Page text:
RV campers (and tenters) looking for full-service sites should head to Lake Five Resort ($80-$121 per night for RV sites, $65-$76 per night for tent sites), a waterfront compound in West Glacier, a couple of miles from the park’s west entrance. The resort has been catering to guests for a century, and today’s visitors enjoy full RV hookups, communal showers, laundry, and a swimming beach. 

The route to Gunsight Lake and Gunsight Pass is a classic, leading to Glacier National Park camping sites beside a cobalt lake.

Jake Pfaffenroth/Getty

Backcountry sites

If you think Glacier is gorgeous from the road, wait until you get into the backcountry. With 1 million acres of gobsmackingly lovely terrain and more than 700 miles of maintained trails on which to explore it, the park attracts backpackers the world over. The traverse to Gunsight Lake and Gunsight Pass is a classic, leading to tent sites tucked into the trees alongside a cobalt lake. Then hike up Gunsight Pass for see-forever views before dropping down to Lake Ellen Wilson and following a valley west to Lake McDonald (take the park’s free bus to the beginning trailhead and you won’t have to worry about shuttling cars). The hike to Hole-in-the-Wall in the park’s northwest corner drops you into some of Glacier’s most incredible alpine scenery, starring fields of wildflowers, two mountain passes, and glacier-carved summits wherever you turn. The park even offers a chance to combine the beauty of wilderness with the comforts of civilization at one-of-a-kind Sperry Chalet ($273 per night for the first person, $182 per night each additional guest; includes three meals) a historic, hike-in mountain resort with rustic private rooms and an elegant restaurant (great for anyone nervous about camping in grizzly habitat).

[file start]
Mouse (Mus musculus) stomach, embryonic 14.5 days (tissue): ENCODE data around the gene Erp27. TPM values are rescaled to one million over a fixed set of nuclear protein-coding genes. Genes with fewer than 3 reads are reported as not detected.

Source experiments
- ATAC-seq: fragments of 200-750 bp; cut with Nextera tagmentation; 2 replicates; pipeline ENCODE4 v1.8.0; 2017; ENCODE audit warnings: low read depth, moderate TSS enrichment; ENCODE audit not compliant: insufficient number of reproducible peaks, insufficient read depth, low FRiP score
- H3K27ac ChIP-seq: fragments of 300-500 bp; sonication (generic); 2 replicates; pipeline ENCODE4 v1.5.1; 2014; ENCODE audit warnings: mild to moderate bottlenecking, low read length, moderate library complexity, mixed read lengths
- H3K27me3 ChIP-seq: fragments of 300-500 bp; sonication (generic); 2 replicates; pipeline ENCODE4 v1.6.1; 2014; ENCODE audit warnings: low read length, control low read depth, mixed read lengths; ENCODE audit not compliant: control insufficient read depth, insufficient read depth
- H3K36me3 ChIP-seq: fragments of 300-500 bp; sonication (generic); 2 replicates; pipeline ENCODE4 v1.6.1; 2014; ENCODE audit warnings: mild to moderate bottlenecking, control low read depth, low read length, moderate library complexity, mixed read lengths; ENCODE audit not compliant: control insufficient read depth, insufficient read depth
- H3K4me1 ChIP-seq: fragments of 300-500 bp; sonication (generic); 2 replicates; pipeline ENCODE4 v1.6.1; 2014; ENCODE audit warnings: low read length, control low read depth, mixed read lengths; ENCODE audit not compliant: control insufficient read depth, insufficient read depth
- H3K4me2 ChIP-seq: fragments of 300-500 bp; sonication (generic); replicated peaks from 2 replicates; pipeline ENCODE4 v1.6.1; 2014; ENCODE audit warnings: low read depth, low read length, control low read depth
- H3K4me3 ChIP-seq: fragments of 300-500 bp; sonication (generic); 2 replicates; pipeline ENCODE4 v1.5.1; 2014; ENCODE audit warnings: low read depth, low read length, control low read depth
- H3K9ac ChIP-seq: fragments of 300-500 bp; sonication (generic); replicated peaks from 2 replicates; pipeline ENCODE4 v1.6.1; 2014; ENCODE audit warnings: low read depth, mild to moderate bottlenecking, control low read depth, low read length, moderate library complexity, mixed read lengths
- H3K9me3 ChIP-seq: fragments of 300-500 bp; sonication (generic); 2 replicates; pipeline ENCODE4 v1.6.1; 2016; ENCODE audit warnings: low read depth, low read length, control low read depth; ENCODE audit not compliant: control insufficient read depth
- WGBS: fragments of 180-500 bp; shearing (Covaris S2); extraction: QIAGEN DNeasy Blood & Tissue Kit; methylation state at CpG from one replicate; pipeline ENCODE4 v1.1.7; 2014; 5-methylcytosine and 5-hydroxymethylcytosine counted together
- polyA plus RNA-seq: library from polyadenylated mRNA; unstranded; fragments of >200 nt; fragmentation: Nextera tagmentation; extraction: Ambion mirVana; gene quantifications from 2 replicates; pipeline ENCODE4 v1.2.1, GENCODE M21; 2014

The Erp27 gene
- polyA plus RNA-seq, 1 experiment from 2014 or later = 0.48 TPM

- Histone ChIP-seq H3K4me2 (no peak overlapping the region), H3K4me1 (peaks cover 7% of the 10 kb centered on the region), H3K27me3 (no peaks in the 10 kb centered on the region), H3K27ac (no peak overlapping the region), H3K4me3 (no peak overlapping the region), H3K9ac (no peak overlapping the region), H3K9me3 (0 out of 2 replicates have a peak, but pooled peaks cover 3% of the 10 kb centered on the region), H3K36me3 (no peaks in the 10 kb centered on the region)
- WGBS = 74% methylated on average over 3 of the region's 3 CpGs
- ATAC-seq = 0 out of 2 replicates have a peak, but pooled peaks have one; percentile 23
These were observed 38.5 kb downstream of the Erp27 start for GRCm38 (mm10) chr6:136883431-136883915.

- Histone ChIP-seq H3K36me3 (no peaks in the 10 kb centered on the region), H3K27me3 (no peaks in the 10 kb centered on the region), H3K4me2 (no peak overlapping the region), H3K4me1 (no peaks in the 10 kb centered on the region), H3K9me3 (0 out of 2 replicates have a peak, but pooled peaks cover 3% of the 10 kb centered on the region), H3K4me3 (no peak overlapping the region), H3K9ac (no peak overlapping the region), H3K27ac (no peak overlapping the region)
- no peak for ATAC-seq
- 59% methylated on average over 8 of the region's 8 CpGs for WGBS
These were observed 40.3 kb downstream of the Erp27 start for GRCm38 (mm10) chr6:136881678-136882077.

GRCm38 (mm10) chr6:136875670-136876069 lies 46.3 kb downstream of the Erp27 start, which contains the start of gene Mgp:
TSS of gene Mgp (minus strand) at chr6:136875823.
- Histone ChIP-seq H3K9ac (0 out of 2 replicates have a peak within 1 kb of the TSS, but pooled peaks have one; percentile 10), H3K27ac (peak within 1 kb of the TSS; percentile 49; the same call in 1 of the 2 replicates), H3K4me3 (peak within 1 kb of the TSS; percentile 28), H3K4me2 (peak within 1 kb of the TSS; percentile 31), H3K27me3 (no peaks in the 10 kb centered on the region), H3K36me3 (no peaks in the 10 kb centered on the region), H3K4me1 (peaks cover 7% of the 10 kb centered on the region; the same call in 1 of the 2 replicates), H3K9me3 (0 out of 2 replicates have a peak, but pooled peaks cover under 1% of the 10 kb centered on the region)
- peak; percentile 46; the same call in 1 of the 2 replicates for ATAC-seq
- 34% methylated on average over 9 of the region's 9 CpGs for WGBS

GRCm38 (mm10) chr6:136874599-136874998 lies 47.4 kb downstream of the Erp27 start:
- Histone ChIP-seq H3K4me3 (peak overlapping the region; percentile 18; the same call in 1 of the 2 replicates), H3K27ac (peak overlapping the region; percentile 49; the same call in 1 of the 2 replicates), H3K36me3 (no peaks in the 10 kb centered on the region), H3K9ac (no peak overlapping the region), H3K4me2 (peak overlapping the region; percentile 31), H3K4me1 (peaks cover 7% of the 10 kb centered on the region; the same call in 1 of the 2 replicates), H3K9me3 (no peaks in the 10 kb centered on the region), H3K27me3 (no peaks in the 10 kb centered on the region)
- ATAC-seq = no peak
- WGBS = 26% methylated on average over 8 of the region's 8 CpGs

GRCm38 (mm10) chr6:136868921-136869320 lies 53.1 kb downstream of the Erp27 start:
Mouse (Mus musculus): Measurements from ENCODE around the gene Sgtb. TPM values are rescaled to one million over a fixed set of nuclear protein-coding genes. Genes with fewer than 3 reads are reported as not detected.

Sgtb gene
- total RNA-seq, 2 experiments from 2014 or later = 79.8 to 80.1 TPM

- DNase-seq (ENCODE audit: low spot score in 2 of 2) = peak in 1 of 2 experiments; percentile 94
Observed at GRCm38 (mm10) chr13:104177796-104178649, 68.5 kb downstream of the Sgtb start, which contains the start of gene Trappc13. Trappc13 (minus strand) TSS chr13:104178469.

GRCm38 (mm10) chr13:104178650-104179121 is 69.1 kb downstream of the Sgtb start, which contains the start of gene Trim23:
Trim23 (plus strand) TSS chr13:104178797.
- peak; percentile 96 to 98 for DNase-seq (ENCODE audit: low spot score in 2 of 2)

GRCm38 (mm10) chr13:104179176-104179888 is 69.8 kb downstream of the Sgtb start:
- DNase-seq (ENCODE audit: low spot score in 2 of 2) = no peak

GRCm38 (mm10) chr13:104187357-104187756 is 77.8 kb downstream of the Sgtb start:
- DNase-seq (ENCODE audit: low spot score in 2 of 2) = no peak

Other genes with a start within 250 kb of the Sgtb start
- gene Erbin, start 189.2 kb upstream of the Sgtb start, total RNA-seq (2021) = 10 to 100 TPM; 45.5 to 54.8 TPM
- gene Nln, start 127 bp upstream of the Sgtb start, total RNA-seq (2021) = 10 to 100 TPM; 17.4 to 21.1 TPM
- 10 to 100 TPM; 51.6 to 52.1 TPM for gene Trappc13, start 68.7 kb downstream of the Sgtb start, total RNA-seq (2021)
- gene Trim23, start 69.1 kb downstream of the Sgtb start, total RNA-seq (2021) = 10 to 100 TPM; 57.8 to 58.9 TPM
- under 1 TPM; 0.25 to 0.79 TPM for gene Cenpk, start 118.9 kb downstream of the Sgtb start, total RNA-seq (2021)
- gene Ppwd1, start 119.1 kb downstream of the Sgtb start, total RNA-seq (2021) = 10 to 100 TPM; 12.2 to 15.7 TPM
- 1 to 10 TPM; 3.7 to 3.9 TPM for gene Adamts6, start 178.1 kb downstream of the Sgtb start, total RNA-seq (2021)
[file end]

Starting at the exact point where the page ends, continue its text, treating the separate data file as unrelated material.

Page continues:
Explore rugged mountains by day, burrow under a down comforter by night at one of the Glacier area’s top glamping resorts. Wander Camp’s Glacier location ($164-$184 per night) sits by a private pond in Coram, a 12-minute drive to the park’s west entrance. With its 200-square-foot canvas tents outfitted with king or twin beds, a shared bathroom/shower house, and a communal campfire ringed with picnic tables, Wander Camp is comfortable but not fussy. Otherwise, bunk in a space-age geodesic dome (extensive window panels, woodstoves, and en-suite bathrooms included) at BaseGlamp ($220-$280 per night), located north of Whitefish and about 45 minutes from Glacier. 

For hotels, rentals, and more, check out our complete guide on where to stay near Glacier National Park.